Department of History
University of California, Irvine
 Instructor:    Dr. Barbara J. Becker

Lecture 7.  The Starry Messenger.

Galileo Galilei (1564-1642)

  • Was Galileo a necessary ingredient of the Copernican Revolution?
  • Does the intellectual, political, social, economic climate of a time provide a "script" for individuals to play out?
  • If not Galileo, would someone else have stepped in to meet the challenges imposed by Copernicus' strange new heliocentric plan?

Stained glass window in Pisa's Santa Maria cathedral (1063) showing the Earth encircled by the heavenly spheres.

Notable Events in Galileo's Life
born at Pisa
enrolled at University of Pisa as medical student
abandoned medicine for mathematics
took teaching post at Pisa
began writing down his thoughts how things move
took position as professor of mathematics at University of Padua

earned money selling gadgets and serving as military consultant

served as mathematics tutor to Cosimo de' Medici
Cosimo became Grand Duke of Tuscany
published Sidereus Nuncius [Starry Messenger]
  -resigned post at Padua
  -took position of "Chief Mathematician and Philosopher" to Grand Duke Cosimo II

Revealing great, unusual, and remarkable spectacles, opening these to the consideration of every man,
and especially of philosophers and astronomers;

Gentleman of Florence
Professor of Mathematics in the University of Padua,


lately invented by him,

In the surface of the Moon, in innumerable Fixed Stars, in Nebulae,
and above all


swiftly revolving about Jupiter at differing distances and periods, and known to no one before the Author recently perceived them and decided that they should be named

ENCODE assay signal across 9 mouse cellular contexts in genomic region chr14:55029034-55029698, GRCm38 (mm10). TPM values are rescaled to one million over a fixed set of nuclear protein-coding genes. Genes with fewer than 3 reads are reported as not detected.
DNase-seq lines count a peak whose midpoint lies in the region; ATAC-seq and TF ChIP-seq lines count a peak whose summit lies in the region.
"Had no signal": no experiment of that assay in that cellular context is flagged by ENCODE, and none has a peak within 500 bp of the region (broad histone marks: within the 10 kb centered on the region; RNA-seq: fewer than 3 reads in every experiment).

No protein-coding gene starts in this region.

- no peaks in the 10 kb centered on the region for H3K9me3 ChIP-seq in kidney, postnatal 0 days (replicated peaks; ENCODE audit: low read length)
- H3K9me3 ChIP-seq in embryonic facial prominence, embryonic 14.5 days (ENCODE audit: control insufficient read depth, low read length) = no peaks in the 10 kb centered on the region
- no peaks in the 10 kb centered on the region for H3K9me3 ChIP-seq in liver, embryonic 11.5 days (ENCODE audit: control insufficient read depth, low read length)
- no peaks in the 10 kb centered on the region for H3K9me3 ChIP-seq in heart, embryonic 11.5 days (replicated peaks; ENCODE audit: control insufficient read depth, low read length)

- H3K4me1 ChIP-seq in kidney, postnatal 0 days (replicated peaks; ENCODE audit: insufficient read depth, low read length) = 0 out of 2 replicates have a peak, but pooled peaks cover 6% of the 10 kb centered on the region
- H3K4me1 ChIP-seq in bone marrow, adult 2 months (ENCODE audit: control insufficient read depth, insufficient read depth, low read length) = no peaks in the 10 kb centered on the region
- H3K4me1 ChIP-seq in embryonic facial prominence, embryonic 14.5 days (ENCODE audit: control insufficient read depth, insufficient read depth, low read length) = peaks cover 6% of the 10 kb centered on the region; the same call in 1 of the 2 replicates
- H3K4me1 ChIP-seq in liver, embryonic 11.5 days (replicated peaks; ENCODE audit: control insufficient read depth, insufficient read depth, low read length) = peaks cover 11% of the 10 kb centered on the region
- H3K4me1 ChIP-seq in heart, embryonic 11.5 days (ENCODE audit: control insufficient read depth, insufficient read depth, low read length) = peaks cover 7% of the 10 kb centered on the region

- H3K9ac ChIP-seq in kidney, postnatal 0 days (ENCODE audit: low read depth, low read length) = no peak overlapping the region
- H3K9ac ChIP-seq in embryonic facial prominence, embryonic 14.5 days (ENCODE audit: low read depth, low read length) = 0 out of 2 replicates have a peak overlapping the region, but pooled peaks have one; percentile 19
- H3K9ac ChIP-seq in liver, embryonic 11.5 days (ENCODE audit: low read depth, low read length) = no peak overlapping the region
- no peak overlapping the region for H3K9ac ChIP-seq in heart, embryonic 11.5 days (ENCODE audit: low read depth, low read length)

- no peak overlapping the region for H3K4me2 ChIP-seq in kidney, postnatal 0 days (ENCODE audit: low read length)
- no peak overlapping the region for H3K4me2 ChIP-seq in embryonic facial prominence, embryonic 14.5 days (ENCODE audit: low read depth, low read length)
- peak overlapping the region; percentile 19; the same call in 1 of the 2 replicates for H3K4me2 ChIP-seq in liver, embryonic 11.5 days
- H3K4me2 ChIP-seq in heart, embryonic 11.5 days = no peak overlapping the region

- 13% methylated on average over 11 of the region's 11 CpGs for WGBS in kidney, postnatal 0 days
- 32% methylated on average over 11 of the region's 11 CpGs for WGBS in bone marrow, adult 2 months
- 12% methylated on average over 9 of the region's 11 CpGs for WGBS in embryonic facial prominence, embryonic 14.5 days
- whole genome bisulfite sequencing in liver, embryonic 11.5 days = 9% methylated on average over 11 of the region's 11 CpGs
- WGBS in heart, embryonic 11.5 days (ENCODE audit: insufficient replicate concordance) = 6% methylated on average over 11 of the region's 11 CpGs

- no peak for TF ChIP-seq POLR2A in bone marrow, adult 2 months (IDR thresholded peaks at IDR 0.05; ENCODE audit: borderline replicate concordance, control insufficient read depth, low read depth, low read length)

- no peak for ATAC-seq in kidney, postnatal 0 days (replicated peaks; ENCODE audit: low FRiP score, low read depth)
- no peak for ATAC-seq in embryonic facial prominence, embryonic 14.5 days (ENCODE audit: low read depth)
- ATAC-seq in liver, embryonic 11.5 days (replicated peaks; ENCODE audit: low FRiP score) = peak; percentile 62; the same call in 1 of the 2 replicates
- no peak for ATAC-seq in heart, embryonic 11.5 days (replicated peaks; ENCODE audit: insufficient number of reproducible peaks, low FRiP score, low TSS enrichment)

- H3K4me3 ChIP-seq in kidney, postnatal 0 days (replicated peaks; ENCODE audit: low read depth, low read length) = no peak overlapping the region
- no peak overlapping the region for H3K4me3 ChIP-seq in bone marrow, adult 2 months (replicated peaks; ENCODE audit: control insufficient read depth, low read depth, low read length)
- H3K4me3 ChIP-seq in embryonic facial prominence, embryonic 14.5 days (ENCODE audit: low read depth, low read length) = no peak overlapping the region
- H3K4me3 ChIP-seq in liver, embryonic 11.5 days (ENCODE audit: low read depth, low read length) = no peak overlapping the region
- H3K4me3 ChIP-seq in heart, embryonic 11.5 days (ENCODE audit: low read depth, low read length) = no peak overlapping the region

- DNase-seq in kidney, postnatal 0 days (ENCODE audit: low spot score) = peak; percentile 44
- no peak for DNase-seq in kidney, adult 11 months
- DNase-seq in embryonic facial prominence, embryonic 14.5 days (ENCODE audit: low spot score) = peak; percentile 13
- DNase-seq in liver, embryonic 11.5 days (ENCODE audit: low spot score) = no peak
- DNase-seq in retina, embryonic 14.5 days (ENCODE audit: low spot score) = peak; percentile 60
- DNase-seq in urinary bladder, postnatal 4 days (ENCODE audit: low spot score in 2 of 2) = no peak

To the Most Serene
Cosimo II de' Medici
Fourth Grand Duke of Tuscany

...scarce have the immortal graces of your spirit begun to shine on earth when in the heavens bright stars appear as tongues to tell and celebrate your exceeding virtues to all time.

Behold, then, four stars reserved to bear your famous name; bodies which belong not to the inconspicuous multitude of fixed stars, but to the bright ranks of the planets....

...Indeed, the Maker of the stars himself has seemed by clear indications to direct that I assign to these new planets Your Highness's famous name....

For just as these stars, like children worthy of their sire, never leave the side of Jupiter ... so clemency, kindness of heart, gentleness of manner, splendor of royal blood, nobility in public affairs, and excellency of authority and rule have all fixed their abode and habitation in Your Highness....

New Instruments as Tools of Persuasion

Galileo's Telescope
Institute and Museum of the History of Science
Florence, Italy
  • Does the telescope help, or hinder our vision?
  • Does it extend, or merely distort our senses?
  • Aren't our eyes adequate to see all we are entitled to see?
  • Why would the natural world include things we can't see with our unaided eyes?
Galileo's Telescopic Views of the Fixed Stars

What was observed by us in the third place is the nature or matter of the Milky Way itself, which, with the aid of the spyglass, may be observed so well that all the disputes that for so many generations have vexed philosophers are destroyed by visible crertainty, and we are liberated from wordy arguments.

For the Galaxy is nothing else than a congeries of innumerable stars distributed in clusters.

To whatever region of it you direct your spyglass, an immense number of stars immediately offer themselves to view, of which very many appear rather large and very conspicuous but the multitude of small ones is truly unfathomable....

Galileo's sketch of the stars in Orion's belt and sword compared with a modern day photograph of the same region (right).

Galileo's sketch of the stars in the Pleiades compared with a modern day photograph of the same region (left).

Galileo's Observations of the Medicean Stars